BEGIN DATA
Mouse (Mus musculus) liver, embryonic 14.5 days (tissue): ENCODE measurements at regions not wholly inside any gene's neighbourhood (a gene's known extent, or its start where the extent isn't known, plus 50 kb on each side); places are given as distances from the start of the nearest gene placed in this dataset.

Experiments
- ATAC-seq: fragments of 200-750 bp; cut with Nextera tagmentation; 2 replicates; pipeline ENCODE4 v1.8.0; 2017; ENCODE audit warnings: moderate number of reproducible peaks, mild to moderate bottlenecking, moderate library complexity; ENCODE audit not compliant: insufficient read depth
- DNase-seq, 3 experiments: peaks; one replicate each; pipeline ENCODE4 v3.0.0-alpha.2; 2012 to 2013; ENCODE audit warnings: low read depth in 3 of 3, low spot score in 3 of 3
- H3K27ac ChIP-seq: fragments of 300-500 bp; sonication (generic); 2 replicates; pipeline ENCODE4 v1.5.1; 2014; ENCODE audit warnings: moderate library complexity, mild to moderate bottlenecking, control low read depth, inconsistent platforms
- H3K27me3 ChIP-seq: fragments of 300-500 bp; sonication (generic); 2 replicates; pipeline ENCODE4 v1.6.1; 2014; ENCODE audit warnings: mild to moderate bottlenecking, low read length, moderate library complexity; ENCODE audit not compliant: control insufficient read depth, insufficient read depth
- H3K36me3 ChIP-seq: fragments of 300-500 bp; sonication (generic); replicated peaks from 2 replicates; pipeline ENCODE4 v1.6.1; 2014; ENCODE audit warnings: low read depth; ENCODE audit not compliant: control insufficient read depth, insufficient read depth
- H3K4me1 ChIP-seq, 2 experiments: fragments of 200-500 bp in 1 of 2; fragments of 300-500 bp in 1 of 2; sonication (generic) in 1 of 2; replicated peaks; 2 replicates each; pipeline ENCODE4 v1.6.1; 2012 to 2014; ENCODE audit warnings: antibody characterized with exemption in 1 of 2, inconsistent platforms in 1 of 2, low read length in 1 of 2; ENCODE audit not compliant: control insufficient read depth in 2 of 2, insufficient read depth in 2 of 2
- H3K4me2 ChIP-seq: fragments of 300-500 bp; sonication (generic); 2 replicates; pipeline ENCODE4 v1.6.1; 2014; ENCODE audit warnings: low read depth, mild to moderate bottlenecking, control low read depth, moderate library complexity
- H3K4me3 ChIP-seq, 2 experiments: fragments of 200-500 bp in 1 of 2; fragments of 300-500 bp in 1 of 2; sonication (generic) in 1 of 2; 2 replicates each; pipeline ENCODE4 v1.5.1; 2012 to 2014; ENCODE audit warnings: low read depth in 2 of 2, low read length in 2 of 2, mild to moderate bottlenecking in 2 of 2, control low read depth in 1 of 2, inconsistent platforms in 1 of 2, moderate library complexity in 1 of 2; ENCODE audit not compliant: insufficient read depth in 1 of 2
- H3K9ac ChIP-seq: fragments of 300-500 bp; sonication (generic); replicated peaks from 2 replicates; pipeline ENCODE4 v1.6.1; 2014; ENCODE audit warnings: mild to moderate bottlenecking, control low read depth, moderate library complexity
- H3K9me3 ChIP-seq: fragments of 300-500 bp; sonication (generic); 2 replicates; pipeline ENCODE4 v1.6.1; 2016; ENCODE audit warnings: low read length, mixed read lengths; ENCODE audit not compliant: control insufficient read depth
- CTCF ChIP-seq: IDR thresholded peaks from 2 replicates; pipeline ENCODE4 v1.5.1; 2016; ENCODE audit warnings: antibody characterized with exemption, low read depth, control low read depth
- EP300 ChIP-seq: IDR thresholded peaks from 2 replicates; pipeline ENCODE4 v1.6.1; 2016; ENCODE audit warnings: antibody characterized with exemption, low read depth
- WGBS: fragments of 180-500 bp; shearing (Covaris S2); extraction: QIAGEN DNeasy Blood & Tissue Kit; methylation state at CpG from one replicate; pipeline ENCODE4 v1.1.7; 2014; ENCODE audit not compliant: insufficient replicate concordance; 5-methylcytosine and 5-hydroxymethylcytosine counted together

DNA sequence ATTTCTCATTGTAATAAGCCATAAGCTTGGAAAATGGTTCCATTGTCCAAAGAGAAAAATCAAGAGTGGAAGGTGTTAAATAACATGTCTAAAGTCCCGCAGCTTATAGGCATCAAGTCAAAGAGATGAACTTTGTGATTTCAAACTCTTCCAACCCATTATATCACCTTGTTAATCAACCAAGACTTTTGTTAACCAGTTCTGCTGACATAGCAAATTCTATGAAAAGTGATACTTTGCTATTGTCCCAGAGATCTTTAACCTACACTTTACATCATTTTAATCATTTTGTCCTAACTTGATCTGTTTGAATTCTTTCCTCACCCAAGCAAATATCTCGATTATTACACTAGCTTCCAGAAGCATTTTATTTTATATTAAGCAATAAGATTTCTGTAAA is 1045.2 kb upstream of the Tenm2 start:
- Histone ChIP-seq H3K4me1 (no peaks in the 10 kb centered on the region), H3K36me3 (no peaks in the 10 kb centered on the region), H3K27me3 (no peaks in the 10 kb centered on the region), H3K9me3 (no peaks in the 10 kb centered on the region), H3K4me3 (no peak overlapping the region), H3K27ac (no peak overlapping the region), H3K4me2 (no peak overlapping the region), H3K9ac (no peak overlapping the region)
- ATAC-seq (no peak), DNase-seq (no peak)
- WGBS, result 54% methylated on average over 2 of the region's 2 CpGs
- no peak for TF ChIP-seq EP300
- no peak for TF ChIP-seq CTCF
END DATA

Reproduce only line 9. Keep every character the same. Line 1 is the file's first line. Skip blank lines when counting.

- H3K4me2 ChIP-seq: fragments of 300-500 bp; sonication (generic); 2 replicates; pipeline ENCODE4 v1.6.1; 2014; ENCODE audit warnings: low read depth, mild to moderate bottlenecking, control low read depth, moderate library complexity